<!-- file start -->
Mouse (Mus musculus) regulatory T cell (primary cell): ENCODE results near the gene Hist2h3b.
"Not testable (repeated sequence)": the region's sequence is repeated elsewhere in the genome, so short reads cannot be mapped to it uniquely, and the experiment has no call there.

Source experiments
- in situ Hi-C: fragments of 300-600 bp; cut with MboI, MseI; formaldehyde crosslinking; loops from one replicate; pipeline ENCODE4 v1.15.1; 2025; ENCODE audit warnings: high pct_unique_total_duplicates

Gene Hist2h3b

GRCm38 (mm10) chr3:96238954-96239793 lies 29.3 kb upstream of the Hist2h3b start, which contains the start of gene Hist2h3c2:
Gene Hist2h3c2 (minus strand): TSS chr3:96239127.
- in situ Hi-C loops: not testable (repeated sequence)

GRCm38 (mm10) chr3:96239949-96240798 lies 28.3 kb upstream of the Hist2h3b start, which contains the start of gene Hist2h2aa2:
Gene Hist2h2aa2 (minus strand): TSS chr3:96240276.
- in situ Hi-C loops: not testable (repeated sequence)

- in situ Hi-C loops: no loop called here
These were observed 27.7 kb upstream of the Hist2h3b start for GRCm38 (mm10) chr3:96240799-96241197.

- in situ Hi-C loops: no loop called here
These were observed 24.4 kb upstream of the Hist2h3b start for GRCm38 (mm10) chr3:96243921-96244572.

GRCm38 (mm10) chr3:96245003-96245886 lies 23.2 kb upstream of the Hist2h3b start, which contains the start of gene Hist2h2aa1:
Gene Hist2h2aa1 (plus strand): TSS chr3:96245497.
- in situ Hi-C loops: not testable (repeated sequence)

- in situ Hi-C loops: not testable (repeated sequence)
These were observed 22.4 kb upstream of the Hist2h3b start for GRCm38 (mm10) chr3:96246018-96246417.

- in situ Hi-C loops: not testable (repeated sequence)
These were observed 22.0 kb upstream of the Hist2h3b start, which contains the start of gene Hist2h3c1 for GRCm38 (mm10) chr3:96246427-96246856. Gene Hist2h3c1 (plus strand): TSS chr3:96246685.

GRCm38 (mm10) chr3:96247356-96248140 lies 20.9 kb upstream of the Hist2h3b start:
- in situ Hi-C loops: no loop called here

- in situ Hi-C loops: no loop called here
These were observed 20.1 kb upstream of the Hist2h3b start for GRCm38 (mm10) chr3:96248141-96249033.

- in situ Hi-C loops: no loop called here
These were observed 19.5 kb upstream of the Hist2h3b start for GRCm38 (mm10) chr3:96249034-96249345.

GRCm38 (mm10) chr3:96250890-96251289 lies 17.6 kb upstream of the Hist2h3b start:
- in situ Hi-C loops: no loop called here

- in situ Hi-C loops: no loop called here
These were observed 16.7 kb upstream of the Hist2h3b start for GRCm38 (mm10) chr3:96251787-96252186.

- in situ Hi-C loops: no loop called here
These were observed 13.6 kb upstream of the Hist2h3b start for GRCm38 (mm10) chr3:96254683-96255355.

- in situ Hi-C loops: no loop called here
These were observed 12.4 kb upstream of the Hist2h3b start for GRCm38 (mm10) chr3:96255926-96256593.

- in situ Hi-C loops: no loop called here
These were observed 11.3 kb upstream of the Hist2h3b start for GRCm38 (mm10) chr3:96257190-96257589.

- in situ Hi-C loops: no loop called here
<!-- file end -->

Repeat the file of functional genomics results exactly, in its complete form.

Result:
Mouse (Mus musculus) regulatory T cell (primary cell): ENCODE results near the gene Hist2h3b.
"Not testable (repeated sequence)": the region's sequence is repeated elsewhere in the genome, so short reads cannot be mapped to it uniquely, and the experiment has no call there.

Source experiments
- in situ Hi-C: fragments of 300-600 bp; cut with MboI, MseI; formaldehyde crosslinking; loops from one replicate; pipeline ENCODE4 v1.15.1; 2025; ENCODE audit warnings: high pct_unique_total_duplicates

Gene Hist2h3b

GRCm38 (mm10) chr3:96238954-96239793 lies 29.3 kb upstream of the Hist2h3b start, which contains the start of gene Hist2h3c2:
Gene Hist2h3c2 (minus strand): TSS chr3:96239127.
- in situ Hi-C loops: not testable (repeated sequence)

GRCm38 (mm10) chr3:96239949-96240798 lies 28.3 kb upstream of the Hist2h3b start, which contains the start of gene Hist2h2aa2:
Gene Hist2h2aa2 (minus strand): TSS chr3:96240276.
- in situ Hi-C loops: not testable (repeated sequence)

- in situ Hi-C loops: no loop called here
These were observed 27.7 kb upstream of the Hist2h3b start for GRCm38 (mm10) chr3:96240799-96241197.

- in situ Hi-C loops: no loop called here
These were observed 24.4 kb upstream of the Hist2h3b start for GRCm38 (mm10) chr3:96243921-96244572.

GRCm38 (mm10) chr3:96245003-96245886 lies 23.2 kb upstream of the Hist2h3b start, which contains the start of gene Hist2h2aa1:
Gene Hist2h2aa1 (plus strand): TSS chr3:96245497.
- in situ Hi-C loops: not testable (repeated sequence)

- in situ Hi-C loops: not testable (repeated sequence)
These were observed 22.4 kb upstream of the Hist2h3b start for GRCm38 (mm10) chr3:96246018-96246417.

- in situ Hi-C loops: not testable (repeated sequence)
These were observed 22.0 kb upstream of the Hist2h3b start, which contains the start of gene Hist2h3c1 for GRCm38 (mm10) chr3:96246427-96246856. Gene Hist2h3c1 (plus strand): TSS chr3:96246685.

GRCm38 (mm10) chr3:96247356-96248140 lies 20.9 kb upstream of the Hist2h3b start:
- in situ Hi-C loops: no loop called here

- in situ Hi-C loops: no loop called here
These were observed 20.1 kb upstream of the Hist2h3b start for GRCm38 (mm10) chr3:96248141-96249033.

- in situ Hi-C loops: no loop called here
These were observed 19.5 kb upstream of the Hist2h3b start for GRCm38 (mm10) chr3:96249034-96249345.

GRCm38 (mm10) chr3:96250890-96251289 lies 17.6 kb upstream of the Hist2h3b start:
- in situ Hi-C loops: no loop called here

- in situ Hi-C loops: no loop called here
These were observed 16.7 kb upstream of the Hist2h3b start for GRCm38 (mm10) chr3:96251787-96252186.

- in situ Hi-C loops: no loop called here
These were observed 13.6 kb upstream of the Hist2h3b start for GRCm38 (mm10) chr3:96254683-96255355.

- in situ Hi-C loops: no loop called here
These were observed 12.4 kb upstream of the Hist2h3b start for GRCm38 (mm10) chr3:96255926-96256593.

- in situ Hi-C loops: no loop called here
These were observed 11.3 kb upstream of the Hist2h3b start for GRCm38 (mm10) chr3:96257190-96257589.

- in situ Hi-C loops: no loop called here